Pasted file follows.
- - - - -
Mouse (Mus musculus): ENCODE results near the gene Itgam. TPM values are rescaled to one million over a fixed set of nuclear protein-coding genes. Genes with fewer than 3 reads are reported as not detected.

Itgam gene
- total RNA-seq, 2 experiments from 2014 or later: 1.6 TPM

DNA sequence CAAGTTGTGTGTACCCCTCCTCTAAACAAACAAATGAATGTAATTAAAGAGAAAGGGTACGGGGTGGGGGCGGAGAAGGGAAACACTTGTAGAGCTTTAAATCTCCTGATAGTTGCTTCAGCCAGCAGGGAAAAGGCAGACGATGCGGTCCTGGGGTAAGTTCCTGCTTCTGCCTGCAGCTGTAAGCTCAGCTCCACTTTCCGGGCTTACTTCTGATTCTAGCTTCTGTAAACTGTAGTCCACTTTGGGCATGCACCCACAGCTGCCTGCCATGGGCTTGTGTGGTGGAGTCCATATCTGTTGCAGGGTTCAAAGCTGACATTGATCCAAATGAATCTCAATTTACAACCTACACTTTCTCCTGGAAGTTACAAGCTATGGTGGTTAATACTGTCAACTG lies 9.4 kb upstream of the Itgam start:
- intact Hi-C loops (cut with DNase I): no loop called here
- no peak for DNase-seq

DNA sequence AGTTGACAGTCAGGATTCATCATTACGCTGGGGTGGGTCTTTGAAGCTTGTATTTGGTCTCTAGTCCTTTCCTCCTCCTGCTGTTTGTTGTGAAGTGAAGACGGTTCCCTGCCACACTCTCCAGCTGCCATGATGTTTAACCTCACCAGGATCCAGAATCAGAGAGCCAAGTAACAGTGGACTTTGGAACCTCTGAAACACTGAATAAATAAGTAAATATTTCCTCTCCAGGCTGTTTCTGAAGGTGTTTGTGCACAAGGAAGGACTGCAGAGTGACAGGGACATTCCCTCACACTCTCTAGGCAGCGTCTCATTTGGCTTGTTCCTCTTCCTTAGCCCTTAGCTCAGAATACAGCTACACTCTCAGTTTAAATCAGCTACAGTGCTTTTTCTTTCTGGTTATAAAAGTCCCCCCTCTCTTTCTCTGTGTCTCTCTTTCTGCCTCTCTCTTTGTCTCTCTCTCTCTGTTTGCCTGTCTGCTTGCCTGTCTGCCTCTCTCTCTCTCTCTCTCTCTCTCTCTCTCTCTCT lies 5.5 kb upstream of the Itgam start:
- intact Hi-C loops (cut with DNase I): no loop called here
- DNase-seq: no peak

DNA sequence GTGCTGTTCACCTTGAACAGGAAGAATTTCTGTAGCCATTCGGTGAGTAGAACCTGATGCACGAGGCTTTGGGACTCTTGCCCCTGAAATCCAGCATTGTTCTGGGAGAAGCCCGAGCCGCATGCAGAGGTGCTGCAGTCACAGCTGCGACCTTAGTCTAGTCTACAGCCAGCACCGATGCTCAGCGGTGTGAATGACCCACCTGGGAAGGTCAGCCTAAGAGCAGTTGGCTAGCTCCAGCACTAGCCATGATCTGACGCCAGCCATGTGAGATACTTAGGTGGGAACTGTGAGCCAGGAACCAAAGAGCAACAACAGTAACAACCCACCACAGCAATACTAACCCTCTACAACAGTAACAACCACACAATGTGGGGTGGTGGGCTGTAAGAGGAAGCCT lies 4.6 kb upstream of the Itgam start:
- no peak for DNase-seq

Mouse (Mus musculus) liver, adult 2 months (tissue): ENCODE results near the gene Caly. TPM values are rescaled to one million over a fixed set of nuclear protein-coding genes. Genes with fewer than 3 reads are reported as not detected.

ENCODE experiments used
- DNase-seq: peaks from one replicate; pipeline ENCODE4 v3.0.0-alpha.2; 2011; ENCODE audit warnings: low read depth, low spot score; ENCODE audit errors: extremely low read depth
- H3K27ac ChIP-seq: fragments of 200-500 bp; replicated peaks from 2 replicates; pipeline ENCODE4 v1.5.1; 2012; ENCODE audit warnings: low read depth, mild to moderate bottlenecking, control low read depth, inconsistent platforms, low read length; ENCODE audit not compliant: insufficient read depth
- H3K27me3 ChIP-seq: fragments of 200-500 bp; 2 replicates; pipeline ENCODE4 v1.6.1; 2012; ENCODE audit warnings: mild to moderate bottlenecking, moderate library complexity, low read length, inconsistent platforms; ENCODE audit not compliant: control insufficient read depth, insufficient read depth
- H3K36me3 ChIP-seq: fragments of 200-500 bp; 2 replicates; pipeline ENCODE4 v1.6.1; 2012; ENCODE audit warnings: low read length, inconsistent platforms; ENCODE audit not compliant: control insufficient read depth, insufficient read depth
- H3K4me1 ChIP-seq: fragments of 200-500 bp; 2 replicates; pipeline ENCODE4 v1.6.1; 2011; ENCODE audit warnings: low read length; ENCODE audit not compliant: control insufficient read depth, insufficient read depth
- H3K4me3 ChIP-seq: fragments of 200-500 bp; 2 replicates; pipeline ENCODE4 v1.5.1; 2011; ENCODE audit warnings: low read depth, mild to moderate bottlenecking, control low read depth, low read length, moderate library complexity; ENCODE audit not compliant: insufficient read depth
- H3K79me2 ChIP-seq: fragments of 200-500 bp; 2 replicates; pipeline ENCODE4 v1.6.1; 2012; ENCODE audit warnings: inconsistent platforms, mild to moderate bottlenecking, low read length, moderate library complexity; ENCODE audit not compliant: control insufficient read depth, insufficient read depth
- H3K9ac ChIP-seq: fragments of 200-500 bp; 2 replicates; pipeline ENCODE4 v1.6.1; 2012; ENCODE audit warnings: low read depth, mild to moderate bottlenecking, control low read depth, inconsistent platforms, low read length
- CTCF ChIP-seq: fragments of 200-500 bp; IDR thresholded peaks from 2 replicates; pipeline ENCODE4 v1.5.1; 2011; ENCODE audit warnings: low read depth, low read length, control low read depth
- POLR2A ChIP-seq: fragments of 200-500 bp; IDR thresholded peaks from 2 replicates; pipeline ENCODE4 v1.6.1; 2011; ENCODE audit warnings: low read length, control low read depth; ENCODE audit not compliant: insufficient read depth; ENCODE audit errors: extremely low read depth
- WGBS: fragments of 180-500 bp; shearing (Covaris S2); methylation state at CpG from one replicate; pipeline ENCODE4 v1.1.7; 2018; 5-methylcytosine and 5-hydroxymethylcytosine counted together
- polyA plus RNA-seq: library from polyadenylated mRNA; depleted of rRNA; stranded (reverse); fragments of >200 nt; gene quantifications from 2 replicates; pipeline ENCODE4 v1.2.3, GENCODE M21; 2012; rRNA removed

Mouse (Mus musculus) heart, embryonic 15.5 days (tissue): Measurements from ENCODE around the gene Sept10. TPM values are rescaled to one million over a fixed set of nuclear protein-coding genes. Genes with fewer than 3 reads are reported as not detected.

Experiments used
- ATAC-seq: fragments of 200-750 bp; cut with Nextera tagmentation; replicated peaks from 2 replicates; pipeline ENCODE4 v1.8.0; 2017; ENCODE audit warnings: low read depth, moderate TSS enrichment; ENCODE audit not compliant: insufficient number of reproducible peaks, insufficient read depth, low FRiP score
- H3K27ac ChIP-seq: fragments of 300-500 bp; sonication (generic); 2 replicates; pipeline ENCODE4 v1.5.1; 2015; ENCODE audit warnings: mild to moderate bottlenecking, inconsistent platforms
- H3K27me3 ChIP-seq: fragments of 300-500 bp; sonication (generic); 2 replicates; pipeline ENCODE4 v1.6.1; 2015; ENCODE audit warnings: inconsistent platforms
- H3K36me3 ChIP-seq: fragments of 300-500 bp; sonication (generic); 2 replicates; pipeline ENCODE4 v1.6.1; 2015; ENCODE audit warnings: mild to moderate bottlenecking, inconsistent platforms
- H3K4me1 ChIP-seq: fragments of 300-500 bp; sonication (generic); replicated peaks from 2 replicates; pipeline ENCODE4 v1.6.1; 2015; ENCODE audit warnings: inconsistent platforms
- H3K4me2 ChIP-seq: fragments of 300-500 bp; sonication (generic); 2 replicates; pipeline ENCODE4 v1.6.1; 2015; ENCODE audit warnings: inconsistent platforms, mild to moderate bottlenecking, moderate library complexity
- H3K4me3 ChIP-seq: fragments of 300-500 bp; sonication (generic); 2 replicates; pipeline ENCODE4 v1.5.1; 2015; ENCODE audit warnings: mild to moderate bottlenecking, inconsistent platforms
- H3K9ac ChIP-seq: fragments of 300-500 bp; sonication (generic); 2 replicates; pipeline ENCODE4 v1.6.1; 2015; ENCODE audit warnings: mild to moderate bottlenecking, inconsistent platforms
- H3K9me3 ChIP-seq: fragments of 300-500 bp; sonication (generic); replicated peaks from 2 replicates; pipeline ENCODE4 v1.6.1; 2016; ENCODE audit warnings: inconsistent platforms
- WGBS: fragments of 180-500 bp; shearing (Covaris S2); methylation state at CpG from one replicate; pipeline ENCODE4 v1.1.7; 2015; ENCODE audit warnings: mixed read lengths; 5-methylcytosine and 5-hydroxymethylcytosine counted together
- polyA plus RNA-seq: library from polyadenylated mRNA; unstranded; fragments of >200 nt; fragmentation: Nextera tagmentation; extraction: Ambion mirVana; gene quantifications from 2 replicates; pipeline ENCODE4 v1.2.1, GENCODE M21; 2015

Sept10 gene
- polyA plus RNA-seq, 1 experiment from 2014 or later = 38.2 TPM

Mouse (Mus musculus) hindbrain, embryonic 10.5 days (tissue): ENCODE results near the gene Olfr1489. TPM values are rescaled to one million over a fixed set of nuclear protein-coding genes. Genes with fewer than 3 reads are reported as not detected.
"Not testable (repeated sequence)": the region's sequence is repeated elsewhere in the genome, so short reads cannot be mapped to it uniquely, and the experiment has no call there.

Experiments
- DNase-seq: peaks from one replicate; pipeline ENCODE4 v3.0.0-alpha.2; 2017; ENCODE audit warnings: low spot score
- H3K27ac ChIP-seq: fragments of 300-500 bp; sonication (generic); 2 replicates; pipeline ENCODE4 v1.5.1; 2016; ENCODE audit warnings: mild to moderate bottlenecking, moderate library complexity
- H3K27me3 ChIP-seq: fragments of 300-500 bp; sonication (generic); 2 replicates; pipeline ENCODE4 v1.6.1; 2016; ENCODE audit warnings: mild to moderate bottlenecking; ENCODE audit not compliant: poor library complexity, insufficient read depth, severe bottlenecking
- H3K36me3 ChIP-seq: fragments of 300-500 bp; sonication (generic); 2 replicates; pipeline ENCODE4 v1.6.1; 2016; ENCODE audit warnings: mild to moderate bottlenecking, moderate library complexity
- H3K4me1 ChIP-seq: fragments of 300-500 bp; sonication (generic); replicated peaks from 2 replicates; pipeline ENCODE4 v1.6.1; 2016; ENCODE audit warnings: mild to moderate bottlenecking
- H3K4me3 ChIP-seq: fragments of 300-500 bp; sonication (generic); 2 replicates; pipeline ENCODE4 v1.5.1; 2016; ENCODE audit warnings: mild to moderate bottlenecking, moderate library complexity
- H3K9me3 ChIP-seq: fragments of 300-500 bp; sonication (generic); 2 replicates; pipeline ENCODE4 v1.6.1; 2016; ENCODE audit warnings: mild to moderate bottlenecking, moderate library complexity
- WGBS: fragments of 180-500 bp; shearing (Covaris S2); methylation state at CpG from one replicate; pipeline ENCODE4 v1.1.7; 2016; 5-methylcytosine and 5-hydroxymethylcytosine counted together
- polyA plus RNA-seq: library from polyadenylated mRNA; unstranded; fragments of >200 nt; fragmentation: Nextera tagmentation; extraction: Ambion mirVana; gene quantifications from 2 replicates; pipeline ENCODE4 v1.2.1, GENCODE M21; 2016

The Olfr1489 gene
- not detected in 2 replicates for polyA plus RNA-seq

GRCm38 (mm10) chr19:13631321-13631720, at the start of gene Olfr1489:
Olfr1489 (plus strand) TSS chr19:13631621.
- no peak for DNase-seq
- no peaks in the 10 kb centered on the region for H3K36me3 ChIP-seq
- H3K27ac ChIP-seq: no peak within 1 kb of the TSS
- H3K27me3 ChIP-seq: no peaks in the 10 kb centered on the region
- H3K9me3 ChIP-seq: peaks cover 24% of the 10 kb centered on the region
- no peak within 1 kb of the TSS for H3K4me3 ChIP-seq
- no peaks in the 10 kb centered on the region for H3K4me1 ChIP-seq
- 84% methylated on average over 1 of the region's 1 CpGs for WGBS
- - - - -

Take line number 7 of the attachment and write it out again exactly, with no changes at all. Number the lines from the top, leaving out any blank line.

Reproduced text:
DNA sequence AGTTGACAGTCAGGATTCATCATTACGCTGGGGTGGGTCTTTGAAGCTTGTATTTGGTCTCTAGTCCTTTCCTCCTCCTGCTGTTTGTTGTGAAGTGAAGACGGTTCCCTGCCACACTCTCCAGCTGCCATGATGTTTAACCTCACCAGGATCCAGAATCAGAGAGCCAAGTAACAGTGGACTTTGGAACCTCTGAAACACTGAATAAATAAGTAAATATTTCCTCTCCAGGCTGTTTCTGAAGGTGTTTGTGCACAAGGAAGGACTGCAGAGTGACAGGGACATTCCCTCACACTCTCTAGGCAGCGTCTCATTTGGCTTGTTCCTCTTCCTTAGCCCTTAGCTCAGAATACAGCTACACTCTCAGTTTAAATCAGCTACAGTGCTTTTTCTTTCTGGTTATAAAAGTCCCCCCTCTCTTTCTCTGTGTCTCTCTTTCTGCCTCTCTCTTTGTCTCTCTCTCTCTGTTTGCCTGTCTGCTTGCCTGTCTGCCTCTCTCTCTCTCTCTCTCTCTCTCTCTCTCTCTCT lies 5.5 kb upstream of the Itgam start: